Roku said it is adding a digital watermark to the ads it runs to make advertising on connected TV safer by cutting down on ad spoofing and other forms of fraud.
The Roku Advertising Watermark integrates with the Roku operating system to verify publisher ad requests and impressions so that advertisers know they’re reaching genuine Roku users.
OneView by Roku will be the first ad buying platform to offer ad inventory automatically validated by Roku’s Advertising Watermark.
Ad technology providers integrating Roku’s Advertising Watermark at launch include Basis Technologies, Google, Human, Innovid and Magnite. Publishers using Roku’s Advertising Watermark to sell their own ad inventory include Discovery and Fox.
"As America’s No. 1 T.V. streaming platform, we are uniquely positioned to help the industry preempt device spoofing," said Louqman Parampath, VP of product management, Roku. “This is powerful and free technology that will help advertisers accelerate their shift to TV streaming with even more confidence.”
Device spoofing happens when a scammer pretends that a desktop or mobile device is a TV streaming device. CTV commercials command higher prices and are more likely to be seen by the viewer to completion with the sound on.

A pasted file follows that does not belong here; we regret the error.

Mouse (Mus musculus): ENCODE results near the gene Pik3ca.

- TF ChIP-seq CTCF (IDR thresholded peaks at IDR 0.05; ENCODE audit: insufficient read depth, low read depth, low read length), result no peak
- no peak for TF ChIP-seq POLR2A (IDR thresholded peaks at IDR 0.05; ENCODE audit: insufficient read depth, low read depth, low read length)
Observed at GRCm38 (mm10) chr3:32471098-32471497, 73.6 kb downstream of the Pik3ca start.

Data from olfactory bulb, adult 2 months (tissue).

“Roku is moving the industry forward with a solution that combats spoofing across the ad supply chain before it becomes a major issue,” said Tamer Hassan, co-founder and CEO, HUMAN. “Together in partnership with Roku, we are creating a collectively protected ecosystem that brings even more trust and quality in a world where all TV will be streamed.”
As the industry’s first authentication solution built for TV streaming, Roku’s Advertising Watermark gives marketers the confidence that their advertising spend is reaching real Roku users, the company said.
"Roku’s Advertising Watermark assures our advertiser clients that they are buying genuine Discovery inventory on Roku devices," said Bill Murray, vice president, programmatic solutions, Discovery. "We’re excited that Roku has brought its data, operating system, and ad technology together to easily prevent ad spoofing." ■
Jon has been business editor of Broadcasting+Cable since 2010. He focuses on revenue-generating activities, including advertising and distribution, as well as executive intrigue and merger and acquisition activity. Just about any story is fair game, if a dollar sign can make its way into the article. Before B+C, Jon covered the industry for TVWeek, Cable World, Electronic Media, Advertising Age and The New York Post. A native New Yorker, Jon is hiding in plain sight in the suburbs of Chicago.
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